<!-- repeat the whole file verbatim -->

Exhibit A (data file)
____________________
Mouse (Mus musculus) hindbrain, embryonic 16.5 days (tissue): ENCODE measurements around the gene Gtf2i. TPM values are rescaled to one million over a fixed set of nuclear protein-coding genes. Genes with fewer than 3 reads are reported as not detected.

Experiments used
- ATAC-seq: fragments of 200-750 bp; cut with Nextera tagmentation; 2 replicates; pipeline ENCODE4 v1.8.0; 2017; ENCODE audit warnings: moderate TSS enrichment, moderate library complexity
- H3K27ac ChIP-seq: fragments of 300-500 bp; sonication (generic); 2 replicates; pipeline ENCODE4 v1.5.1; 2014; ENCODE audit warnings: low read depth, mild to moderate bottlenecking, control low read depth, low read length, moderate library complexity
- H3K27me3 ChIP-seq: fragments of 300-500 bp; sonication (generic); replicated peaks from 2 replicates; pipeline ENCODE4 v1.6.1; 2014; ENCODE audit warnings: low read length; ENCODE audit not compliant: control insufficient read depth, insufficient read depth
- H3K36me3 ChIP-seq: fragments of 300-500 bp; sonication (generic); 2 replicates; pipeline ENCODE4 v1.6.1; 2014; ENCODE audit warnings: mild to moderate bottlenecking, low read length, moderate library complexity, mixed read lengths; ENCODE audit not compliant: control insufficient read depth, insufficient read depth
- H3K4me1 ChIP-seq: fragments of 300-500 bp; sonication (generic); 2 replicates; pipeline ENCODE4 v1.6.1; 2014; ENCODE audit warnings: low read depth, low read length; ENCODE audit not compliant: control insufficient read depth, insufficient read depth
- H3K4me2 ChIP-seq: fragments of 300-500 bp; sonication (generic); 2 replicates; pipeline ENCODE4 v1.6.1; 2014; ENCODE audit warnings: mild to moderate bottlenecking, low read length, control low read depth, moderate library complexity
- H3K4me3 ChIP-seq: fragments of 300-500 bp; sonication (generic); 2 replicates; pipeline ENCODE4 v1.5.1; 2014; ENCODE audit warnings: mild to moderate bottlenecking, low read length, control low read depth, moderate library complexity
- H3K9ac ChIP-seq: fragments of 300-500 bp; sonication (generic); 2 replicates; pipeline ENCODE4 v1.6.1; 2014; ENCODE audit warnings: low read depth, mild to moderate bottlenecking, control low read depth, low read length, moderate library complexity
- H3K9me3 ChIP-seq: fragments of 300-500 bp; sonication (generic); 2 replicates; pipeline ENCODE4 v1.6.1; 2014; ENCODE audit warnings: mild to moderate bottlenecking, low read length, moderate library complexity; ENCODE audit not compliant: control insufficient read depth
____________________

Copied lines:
Mouse (Mus musculus) hindbrain, embryonic 16.5 days (tissue): ENCODE measurements around the gene Gtf2i. TPM values are rescaled to one million over a fixed set of nuclear protein-coding genes. Genes with fewer than 3 reads are reported as not detected.

Experiments used
- ATAC-seq: fragments of 200-750 bp; cut with Nextera tagmentation; 2 replicates; pipeline ENCODE4 v1.8.0; 2017; ENCODE audit warnings: moderate TSS enrichment, moderate library complexity
- H3K27ac ChIP-seq: fragments of 300-500 bp; sonication (generic); 2 replicates; pipeline ENCODE4 v1.5.1; 2014; ENCODE audit warnings: low read depth, mild to moderate bottlenecking, control low read depth, low read length, moderate library complexity
- H3K27me3 ChIP-seq: fragments of 300-500 bp; sonication (generic); replicated peaks from 2 replicates; pipeline ENCODE4 v1.6.1; 2014; ENCODE audit warnings: low read length; ENCODE audit not compliant: control insufficient read depth, insufficient read depth
- H3K36me3 ChIP-seq: fragments of 300-500 bp; sonication (generic); 2 replicates; pipeline ENCODE4 v1.6.1; 2014; ENCODE audit warnings: mild to moderate bottlenecking, low read length, moderate library complexity, mixed read lengths; ENCODE audit not compliant: control insufficient read depth, insufficient read depth
- H3K4me1 ChIP-seq: fragments of 300-500 bp; sonication (generic); 2 replicates; pipeline ENCODE4 v1.6.1; 2014; ENCODE audit warnings: low read depth, low read length; ENCODE audit not compliant: control insufficient read depth, insufficient read depth
- H3K4me2 ChIP-seq: fragments of 300-500 bp; sonication (generic); 2 replicates; pipeline ENCODE4 v1.6.1; 2014; ENCODE audit warnings: mild to moderate bottlenecking, low read length, control low read depth, moderate library complexity
- H3K4me3 ChIP-seq: fragments of 300-500 bp; sonication (generic); 2 replicates; pipeline ENCODE4 v1.5.1; 2014; ENCODE audit warnings: mild to moderate bottlenecking, low read length, control low read depth, moderate library complexity
- H3K9ac ChIP-seq: fragments of 300-500 bp; sonication (generic); 2 replicates; pipeline ENCODE4 v1.6.1; 2014; ENCODE audit warnings: low read depth, mild to moderate bottlenecking, control low read depth, low read length, moderate library complexity
- H3K9me3 ChIP-seq: fragments of 300-500 bp; sonication (generic); 2 replicates; pipeline ENCODE4 v1.6.1; 2014; ENCODE audit warnings: mild to moderate bottlenecking, low read length, moderate library complexity; ENCODE audit not compliant: control insufficient read depth